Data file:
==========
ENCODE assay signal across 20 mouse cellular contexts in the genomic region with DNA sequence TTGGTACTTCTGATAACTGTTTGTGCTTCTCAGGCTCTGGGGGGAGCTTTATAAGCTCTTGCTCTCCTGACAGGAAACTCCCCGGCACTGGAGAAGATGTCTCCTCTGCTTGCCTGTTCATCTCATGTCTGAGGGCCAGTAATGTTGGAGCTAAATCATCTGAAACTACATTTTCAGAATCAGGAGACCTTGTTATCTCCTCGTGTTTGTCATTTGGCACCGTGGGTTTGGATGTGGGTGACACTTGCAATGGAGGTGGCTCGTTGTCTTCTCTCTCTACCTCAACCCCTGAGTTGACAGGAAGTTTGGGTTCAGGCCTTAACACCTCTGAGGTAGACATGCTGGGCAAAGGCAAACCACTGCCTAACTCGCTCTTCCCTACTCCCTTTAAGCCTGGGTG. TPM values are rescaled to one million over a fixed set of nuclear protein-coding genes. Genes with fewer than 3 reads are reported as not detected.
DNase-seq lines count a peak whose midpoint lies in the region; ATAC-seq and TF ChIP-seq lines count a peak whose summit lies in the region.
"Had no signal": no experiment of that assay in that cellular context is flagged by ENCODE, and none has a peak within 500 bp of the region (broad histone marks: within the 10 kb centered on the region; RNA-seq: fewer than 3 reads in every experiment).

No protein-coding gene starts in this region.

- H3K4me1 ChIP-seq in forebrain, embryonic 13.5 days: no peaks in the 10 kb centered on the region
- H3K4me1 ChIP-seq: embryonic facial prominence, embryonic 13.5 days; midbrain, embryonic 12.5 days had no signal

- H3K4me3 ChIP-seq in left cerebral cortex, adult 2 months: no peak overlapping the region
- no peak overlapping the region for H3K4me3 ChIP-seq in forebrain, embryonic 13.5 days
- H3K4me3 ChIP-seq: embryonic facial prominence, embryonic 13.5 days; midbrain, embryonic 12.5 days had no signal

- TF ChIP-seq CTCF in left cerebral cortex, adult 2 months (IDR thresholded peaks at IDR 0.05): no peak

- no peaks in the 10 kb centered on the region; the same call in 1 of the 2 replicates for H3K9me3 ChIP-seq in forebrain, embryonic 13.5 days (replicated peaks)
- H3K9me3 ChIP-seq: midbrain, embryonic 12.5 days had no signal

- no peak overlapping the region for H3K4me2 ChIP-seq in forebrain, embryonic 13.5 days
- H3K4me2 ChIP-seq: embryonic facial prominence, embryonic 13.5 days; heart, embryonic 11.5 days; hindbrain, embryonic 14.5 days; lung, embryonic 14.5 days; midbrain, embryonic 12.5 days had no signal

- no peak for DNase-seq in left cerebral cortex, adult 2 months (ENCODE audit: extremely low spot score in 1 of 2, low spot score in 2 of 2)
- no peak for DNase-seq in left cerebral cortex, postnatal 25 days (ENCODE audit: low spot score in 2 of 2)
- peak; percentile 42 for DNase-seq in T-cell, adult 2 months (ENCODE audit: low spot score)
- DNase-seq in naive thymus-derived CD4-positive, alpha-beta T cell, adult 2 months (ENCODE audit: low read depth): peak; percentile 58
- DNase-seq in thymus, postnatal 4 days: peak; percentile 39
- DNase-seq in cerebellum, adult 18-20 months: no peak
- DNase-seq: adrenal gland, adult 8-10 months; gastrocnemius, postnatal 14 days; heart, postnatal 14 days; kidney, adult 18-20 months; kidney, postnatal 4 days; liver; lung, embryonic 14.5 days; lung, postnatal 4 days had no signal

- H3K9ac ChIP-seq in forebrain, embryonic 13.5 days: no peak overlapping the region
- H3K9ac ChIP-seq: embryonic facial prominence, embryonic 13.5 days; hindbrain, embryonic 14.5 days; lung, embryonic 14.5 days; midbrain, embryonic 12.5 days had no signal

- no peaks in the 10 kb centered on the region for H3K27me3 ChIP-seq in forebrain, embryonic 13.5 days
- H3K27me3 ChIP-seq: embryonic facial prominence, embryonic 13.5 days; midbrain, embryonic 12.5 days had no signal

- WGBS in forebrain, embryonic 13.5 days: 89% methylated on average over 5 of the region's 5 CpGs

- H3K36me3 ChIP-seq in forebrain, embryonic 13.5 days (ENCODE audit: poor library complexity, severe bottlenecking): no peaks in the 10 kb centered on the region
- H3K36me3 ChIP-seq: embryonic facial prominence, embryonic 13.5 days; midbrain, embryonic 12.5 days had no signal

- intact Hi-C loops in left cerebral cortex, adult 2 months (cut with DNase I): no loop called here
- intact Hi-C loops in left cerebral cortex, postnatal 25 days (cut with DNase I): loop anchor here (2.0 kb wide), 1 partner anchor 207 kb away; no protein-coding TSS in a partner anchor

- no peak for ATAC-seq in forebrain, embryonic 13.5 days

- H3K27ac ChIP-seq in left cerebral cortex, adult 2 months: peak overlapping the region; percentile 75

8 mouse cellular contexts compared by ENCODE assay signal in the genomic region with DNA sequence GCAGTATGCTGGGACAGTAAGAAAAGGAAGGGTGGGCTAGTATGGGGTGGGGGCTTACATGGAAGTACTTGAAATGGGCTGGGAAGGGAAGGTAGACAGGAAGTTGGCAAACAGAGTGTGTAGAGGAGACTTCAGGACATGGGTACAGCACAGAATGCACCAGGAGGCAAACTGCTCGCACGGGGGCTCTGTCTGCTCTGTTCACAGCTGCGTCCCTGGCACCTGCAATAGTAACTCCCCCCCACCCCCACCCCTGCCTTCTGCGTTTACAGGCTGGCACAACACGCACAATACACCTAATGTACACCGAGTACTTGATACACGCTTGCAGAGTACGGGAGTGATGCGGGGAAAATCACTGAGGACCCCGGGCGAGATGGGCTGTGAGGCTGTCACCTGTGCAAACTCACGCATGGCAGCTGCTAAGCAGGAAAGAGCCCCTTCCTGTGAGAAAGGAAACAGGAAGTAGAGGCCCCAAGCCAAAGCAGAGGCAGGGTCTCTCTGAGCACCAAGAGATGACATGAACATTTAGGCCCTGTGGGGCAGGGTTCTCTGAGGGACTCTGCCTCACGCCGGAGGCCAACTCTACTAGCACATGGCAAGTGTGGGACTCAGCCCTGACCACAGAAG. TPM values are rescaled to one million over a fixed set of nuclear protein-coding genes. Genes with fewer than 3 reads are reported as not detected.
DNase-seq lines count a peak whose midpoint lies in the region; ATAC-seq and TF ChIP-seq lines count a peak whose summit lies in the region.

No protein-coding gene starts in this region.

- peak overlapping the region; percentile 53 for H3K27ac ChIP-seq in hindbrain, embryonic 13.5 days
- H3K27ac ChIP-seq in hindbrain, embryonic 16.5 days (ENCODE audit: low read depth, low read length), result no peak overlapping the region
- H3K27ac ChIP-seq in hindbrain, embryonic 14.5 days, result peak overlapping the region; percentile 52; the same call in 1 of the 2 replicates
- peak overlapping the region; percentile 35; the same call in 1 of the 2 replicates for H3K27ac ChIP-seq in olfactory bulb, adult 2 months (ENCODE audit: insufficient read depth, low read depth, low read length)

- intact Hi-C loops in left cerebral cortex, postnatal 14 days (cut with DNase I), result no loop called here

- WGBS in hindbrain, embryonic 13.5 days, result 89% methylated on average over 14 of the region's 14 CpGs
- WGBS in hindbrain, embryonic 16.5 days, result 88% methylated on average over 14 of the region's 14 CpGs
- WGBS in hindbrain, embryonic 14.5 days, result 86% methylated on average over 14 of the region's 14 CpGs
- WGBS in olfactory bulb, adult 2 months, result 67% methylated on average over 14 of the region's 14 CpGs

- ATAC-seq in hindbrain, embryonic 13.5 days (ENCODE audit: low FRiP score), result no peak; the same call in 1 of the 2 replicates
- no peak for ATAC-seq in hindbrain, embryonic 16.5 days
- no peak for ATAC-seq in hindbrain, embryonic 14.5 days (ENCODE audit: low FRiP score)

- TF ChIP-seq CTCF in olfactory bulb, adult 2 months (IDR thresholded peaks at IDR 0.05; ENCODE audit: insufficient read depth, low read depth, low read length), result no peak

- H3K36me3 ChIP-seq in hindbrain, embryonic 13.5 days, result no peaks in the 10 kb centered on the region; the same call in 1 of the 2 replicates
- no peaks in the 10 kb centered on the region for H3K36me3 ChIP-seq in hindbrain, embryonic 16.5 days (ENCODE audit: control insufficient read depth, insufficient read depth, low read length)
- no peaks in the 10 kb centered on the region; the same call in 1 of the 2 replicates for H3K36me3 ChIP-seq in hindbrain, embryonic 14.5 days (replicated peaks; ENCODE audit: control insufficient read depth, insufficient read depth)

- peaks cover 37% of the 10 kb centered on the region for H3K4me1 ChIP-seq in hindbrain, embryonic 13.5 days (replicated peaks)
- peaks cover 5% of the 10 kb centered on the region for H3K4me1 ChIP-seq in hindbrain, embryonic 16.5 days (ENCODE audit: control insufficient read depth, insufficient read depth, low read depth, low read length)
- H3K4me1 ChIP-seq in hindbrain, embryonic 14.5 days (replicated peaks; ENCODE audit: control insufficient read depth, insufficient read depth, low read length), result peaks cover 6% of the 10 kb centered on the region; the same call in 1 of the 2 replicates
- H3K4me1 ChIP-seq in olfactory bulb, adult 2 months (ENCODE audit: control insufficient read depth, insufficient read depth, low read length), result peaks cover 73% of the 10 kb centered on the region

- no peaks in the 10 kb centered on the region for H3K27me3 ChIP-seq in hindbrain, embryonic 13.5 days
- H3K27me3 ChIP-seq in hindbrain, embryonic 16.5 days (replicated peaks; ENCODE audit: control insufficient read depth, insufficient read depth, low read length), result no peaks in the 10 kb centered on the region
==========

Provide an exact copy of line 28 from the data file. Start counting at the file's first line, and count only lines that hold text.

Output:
- H3K36me3 ChIP-seq: embryonic facial prominence, embryonic 13.5 days; midbrain, embryonic 12.5 days had no signal